Make Your Kids Money Smart
As parents or caregivers, have you ever refused your children or students certain things that they wanted? Have you hoped that somehow your kids start to understand the value of hard-earned money?
If your answer to either of these questions is “yes”, you may want to read on and get smarter about how to involve kids in money management matters.
Money management is one of the most important life skills that a child should learn. Of course, you don’t want to involve kids in your own financial pressure at any point of time, but money management can go a long way in teaching them about decision making and making balanced choices. Research has shown that those kids who participate in family finances grow up to be more aware, confident, and responsible adults.
When Should You Start Teaching Kids about Personal Finance?
While emphasis on right age is around high school, but many people believe that building foundation in financial matters early on right from primary school, can be much more beneficial. And below are the suggested ways for teaching pre-schoolers, elementary students and middle schoolers about money.
It’s never too early to start. You can help the preschoolers understand the meaning of an investment:
1. Start with Fun Books - Read books such as “the Little Red Hen”. This book, for instance, will help them grasp the concept of how Little Red Hen reaped the rewards of an investment.
2. Use a Glass Jar - Instead of using a piggy bank which sometimes can hinder visuals of coins and currency being saved, use a clear jar and show your child how money “grows” with addition of new coins.
3. Show and Tell - Every time you decline to buy a toy, saying "oh god, it’s 10 dollars, super expensive" can confuse and dishearten a child. Instead help them grab $10 from their jar, take them to store, and hand over the money to cashier. This act of using money to buy a toy and show them how it affects their money jar, can have a much better impact than just lecturing them about value of money.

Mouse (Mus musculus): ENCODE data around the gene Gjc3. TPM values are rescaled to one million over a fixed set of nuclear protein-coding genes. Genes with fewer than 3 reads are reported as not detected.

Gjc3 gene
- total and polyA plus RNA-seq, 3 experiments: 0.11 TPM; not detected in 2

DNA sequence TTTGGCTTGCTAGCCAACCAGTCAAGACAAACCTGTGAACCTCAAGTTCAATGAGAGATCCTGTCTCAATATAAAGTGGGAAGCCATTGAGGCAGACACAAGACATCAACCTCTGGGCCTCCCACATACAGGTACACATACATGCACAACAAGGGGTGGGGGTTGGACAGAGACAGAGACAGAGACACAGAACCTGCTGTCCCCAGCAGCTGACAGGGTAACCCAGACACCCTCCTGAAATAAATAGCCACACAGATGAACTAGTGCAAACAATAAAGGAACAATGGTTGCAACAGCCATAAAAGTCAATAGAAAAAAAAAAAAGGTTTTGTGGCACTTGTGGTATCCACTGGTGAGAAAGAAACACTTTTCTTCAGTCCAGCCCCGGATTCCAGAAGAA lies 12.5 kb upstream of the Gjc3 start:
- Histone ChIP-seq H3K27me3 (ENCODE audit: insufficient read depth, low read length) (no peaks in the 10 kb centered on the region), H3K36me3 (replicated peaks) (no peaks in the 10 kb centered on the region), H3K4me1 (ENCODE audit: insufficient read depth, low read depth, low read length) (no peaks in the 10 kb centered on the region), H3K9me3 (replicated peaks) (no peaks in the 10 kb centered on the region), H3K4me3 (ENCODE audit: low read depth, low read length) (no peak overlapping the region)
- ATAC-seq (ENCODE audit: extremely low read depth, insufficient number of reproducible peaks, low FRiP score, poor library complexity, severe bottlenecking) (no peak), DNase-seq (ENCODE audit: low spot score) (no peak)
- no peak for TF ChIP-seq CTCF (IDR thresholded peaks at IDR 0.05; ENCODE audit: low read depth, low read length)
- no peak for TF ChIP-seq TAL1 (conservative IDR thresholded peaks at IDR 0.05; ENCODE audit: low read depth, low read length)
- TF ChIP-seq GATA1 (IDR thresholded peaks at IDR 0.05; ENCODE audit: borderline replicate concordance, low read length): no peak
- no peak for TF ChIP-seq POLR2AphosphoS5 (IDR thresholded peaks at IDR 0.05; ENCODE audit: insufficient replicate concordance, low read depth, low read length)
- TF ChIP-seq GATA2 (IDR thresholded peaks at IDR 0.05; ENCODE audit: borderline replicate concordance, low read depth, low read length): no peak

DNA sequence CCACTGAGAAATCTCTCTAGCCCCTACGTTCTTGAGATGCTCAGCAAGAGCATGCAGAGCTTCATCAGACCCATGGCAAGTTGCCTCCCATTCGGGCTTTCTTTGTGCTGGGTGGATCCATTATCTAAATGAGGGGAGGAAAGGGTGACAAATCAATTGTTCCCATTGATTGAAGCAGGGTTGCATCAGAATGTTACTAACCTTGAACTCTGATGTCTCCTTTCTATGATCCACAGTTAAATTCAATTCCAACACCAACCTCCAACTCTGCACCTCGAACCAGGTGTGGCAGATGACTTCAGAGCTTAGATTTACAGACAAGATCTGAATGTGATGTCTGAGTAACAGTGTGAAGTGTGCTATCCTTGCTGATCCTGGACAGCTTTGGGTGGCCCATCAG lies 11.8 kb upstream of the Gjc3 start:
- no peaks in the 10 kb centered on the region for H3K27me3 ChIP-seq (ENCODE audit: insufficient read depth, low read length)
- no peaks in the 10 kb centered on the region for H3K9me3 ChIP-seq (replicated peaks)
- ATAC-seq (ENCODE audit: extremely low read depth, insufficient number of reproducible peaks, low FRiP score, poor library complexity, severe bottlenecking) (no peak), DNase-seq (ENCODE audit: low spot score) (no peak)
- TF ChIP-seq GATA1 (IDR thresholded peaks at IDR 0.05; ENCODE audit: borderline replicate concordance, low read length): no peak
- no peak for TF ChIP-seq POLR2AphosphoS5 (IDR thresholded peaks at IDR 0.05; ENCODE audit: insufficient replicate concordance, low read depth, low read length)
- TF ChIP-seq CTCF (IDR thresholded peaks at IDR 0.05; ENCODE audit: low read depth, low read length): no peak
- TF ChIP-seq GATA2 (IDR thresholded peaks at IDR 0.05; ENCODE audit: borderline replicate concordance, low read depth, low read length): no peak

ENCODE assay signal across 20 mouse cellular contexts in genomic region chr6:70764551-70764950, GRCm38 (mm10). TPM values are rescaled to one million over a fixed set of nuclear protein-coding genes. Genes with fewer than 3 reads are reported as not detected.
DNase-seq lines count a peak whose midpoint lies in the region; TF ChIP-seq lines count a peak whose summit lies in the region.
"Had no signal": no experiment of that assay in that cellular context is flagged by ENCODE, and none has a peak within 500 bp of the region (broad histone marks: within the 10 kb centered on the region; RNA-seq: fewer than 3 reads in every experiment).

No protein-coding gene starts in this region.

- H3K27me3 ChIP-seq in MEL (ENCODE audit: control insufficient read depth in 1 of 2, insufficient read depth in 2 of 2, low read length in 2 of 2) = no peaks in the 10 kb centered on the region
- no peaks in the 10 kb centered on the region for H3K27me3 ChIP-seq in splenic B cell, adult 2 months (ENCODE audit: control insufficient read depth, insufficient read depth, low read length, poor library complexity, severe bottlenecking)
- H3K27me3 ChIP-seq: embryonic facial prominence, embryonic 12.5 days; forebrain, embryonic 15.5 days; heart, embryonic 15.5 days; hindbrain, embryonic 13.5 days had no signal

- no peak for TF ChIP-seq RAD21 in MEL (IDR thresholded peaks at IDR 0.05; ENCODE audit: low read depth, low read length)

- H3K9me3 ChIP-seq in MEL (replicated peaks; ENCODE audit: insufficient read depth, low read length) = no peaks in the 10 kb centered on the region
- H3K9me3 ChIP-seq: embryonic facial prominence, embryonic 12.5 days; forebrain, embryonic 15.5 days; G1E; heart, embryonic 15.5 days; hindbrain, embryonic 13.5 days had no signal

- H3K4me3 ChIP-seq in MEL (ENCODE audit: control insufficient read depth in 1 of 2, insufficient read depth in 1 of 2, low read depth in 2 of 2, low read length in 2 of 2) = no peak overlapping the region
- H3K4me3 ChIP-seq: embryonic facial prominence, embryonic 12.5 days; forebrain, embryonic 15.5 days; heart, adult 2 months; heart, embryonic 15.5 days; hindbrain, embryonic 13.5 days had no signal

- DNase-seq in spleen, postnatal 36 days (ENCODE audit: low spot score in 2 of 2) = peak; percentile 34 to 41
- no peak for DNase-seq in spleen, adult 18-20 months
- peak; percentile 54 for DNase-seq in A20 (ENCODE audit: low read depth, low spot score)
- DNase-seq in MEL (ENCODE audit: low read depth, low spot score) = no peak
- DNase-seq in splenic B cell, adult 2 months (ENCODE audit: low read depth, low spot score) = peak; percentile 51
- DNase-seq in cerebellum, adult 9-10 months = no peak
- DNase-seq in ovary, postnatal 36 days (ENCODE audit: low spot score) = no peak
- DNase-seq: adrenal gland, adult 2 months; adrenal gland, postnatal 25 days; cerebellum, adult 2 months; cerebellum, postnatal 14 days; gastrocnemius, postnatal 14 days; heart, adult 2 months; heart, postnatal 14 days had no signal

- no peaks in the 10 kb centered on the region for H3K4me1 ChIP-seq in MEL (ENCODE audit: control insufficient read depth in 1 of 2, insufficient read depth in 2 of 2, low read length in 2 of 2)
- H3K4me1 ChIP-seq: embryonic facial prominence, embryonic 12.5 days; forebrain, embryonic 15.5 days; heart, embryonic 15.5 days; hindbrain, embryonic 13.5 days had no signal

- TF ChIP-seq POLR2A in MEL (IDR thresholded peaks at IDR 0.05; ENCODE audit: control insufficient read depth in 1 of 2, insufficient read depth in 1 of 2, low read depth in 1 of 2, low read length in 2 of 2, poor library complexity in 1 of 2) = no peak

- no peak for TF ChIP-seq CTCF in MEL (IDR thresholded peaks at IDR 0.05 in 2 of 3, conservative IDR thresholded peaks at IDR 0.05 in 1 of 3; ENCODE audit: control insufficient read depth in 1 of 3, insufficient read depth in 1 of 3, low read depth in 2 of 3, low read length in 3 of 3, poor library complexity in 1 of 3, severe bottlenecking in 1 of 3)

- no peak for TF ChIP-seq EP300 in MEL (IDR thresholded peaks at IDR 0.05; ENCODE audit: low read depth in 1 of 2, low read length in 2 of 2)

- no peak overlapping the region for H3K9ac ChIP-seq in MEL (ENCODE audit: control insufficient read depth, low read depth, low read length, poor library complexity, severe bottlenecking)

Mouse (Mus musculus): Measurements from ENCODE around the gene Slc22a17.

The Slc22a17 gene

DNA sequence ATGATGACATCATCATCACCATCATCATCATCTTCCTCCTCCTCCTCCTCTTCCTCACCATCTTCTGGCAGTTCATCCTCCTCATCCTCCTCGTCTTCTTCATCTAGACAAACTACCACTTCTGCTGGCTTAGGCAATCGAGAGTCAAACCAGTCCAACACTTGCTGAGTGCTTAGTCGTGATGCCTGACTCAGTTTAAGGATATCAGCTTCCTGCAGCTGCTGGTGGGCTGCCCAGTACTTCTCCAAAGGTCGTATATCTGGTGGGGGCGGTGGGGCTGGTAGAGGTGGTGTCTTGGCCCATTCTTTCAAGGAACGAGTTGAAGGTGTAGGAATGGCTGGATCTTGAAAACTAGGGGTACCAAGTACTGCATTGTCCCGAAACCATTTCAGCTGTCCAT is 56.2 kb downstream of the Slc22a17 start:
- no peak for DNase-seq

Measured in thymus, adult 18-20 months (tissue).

For Elementary Students and Middle Schoolers
1. Show Opportunity Cost - Opportunity cost is “the loss of potential gain from other alternatives when one alternative is chosen”. You may tell your kid “If you buy this video game, you won’t have the money to buy that pair of headphones”. At this age, kids can weigh decisions and understand possible outcomes.
2. Let them Earn Some - Don’t give pocket money without any conditions / reservations. Ask your kids to do some household chores like making their bed, helping with dishes, taking out the trash etc. This will help them understand that money has to be earned, it’s not just to be given to them.
3. Help them Learn Comparison Shopping - At supermarkets, show your child how to compare different brands to make your money buy more. When your child wants to spend some of the earned allowance / pocket money, help them to comparison shop with online sales pamphlets and by checking store websites for prices, so they can get the most for their money.
4. Introduce Simple Investment Concepts - Watch their favorite Marvel movie together and explain that anyone can buy and own a little piece of the Marvel Entertainment Company through stocks.
5. Stress the Importance of Giving - Once they start earning pocket money, teach your kids the spirit of giving. Have them pick a charity or someone who might need a bit of help. This will help them understand that of all the money earned, we have to reserve a portion for the benefit of others.
Benefits of Prudent Financial Management
Prudent financial management is a valuable life skill for children nowadays, so starting it when they're young is best. To get started, demonstrating sound money management yourself is critical, because children absorb money lessons from watching their parents and caregivers earn, spend, save, and borrow. Children who learn money management skills before leaving home can be in a better position to pay for their education, enjoy homeownership, and much more without stressing themselves.
Every parent wants to equip their child to make the right choices and face challenges in life, so developing the skills to fulfil their true potential is important. With the belief that great leaders who contribute to society not only have to be intelligent but also have to have strong character and values, the curriculum at JEMS focuses on building character as a foundation for raising leaders. Check out the review from and see how JEMS’s classes benefit the children!